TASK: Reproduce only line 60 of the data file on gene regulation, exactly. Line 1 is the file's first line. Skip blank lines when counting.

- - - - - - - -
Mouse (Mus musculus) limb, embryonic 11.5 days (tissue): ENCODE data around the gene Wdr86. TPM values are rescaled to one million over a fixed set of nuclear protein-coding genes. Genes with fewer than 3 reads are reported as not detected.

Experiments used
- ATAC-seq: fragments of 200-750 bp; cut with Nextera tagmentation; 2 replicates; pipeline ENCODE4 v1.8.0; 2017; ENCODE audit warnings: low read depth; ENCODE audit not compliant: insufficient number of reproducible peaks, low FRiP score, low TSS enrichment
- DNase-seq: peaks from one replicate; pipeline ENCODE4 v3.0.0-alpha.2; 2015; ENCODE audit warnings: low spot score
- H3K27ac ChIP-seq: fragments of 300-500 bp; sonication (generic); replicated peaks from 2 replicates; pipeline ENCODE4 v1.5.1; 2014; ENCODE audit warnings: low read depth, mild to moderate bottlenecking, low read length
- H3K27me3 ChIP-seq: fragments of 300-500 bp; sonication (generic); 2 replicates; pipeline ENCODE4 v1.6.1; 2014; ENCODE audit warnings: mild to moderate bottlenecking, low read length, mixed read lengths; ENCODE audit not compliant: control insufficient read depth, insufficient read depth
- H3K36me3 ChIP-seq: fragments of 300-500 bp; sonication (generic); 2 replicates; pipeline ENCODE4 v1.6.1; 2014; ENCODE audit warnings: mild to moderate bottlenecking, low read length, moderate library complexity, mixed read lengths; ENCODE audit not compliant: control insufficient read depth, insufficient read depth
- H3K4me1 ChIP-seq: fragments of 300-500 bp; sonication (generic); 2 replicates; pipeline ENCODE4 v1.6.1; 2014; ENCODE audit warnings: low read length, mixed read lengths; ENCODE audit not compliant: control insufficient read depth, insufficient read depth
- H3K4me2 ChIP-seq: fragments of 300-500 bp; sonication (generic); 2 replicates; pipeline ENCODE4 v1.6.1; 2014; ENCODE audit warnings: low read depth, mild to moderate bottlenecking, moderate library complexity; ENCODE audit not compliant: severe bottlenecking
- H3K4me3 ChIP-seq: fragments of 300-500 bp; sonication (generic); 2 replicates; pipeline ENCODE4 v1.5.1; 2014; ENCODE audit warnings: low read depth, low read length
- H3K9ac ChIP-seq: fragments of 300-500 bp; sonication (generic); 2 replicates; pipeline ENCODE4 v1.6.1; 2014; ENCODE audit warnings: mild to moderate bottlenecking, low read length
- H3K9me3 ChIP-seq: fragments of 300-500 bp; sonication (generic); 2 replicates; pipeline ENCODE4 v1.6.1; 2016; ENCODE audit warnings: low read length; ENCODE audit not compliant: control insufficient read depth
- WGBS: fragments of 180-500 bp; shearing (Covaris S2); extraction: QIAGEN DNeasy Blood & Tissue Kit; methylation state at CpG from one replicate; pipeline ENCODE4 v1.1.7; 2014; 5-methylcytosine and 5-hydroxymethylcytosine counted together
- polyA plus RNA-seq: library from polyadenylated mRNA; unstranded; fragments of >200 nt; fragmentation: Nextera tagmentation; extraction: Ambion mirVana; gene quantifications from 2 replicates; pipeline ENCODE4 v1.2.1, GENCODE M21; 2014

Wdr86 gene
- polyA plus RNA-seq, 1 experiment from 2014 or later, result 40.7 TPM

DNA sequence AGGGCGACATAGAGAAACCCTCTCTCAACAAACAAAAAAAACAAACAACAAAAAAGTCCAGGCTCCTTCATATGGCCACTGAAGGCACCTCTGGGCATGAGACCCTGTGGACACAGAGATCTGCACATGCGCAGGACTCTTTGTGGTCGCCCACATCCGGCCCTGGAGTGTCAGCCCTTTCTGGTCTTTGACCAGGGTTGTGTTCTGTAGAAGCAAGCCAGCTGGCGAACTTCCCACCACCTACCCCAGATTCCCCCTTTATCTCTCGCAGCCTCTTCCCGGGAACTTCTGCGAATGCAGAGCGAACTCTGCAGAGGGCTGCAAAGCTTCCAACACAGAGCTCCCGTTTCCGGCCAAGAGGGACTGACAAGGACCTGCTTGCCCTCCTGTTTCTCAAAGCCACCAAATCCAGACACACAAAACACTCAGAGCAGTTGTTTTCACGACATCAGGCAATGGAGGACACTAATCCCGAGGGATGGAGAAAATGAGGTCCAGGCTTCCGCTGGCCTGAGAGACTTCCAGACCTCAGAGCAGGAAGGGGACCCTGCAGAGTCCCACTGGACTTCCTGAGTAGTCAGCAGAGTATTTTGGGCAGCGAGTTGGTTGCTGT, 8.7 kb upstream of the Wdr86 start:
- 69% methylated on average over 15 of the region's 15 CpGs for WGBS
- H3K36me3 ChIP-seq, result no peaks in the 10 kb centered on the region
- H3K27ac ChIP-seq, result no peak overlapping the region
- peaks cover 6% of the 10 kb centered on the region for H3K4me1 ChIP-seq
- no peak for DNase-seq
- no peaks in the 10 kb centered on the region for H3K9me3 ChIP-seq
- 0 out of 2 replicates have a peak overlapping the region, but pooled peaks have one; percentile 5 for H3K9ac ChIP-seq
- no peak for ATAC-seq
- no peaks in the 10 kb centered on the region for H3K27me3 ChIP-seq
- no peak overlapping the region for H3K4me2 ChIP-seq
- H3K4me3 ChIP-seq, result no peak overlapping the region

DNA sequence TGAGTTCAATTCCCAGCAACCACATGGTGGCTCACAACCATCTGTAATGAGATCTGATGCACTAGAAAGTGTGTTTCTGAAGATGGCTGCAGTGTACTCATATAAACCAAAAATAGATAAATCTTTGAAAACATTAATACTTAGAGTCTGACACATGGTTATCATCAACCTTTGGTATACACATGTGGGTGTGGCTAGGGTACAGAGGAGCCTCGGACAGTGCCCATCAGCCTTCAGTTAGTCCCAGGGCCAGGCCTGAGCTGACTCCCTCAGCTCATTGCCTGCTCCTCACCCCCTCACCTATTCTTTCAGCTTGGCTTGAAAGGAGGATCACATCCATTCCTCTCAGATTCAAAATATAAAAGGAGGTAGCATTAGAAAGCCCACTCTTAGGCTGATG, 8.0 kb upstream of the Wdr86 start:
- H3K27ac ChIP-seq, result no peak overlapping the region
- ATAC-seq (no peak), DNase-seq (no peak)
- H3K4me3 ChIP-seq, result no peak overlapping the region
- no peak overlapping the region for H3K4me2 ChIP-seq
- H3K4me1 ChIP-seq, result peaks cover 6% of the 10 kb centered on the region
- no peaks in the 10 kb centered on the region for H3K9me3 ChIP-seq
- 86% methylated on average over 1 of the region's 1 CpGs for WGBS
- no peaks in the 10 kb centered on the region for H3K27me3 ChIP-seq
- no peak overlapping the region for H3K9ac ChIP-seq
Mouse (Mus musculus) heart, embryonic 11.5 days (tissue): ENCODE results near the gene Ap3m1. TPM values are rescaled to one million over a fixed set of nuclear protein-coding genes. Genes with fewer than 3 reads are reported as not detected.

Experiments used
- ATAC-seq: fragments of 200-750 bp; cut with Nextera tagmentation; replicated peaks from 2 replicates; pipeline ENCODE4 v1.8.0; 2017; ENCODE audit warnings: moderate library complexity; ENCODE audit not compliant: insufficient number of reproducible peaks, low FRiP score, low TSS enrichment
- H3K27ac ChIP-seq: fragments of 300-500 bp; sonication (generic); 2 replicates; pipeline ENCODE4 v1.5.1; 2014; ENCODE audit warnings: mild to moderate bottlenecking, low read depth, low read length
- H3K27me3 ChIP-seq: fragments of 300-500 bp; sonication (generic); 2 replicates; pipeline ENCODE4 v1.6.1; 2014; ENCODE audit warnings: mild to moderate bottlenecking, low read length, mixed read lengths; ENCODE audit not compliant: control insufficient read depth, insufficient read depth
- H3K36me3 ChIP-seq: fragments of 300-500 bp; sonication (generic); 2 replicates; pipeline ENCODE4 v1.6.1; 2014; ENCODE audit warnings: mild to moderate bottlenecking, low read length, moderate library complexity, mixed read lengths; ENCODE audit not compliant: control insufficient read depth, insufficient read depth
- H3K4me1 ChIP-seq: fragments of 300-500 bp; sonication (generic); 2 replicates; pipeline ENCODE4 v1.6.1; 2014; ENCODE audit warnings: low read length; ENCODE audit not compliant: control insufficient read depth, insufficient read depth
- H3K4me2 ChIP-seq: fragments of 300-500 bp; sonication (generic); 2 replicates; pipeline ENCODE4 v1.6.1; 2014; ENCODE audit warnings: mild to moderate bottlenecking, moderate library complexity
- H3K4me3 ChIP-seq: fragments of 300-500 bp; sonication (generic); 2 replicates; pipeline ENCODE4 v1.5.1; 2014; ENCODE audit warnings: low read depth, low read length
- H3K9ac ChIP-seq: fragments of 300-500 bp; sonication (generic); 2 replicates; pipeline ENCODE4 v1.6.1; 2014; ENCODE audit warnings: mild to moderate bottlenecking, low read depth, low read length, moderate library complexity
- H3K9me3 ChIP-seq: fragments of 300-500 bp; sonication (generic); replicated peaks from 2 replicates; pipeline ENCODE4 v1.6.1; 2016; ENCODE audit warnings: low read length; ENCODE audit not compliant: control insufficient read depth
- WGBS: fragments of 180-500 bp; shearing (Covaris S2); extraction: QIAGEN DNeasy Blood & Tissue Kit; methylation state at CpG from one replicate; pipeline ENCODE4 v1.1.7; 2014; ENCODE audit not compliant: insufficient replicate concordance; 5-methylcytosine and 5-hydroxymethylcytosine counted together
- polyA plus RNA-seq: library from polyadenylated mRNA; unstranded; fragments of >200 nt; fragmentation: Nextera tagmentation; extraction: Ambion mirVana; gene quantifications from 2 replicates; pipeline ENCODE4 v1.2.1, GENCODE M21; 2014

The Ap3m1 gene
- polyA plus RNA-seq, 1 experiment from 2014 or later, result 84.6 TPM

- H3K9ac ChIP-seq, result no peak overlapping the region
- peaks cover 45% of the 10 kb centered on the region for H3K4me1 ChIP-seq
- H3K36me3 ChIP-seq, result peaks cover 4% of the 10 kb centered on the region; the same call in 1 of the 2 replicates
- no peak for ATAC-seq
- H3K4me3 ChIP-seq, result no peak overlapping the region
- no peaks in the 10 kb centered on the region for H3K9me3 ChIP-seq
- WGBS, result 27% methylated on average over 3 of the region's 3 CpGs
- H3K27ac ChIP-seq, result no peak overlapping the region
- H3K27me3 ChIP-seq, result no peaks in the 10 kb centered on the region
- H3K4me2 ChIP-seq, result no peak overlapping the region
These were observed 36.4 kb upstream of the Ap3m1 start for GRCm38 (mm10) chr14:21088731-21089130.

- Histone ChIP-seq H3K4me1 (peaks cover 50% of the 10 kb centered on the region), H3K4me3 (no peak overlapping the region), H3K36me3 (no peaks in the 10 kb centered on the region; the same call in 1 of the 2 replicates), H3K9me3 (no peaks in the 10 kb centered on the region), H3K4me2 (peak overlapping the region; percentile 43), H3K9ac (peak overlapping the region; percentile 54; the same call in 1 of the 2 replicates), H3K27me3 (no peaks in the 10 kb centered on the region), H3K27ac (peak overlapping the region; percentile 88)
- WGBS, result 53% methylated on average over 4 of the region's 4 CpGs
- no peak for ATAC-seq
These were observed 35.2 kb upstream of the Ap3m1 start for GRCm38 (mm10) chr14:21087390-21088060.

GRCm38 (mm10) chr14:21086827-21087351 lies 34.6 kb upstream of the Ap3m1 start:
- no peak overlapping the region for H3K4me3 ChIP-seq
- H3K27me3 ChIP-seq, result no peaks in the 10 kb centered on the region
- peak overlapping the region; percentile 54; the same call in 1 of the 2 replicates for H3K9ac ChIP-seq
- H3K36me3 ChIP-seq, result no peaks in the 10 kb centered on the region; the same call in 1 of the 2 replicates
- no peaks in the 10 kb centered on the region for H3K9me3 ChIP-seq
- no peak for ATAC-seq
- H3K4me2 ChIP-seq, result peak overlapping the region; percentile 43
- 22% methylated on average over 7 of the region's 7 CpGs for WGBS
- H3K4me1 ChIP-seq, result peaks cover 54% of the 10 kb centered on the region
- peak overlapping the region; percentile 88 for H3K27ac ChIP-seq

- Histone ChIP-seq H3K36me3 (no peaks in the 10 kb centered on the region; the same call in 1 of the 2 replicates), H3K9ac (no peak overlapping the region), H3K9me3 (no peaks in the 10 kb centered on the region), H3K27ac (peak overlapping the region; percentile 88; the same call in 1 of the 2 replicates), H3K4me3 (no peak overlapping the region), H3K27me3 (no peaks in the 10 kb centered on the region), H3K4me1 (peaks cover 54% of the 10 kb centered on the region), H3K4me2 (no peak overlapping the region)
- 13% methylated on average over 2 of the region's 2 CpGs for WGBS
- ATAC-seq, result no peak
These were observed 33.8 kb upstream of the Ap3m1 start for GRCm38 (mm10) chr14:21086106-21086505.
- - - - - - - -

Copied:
- WGBS, result 27% methylated on average over 3 of the region's 3 CpGs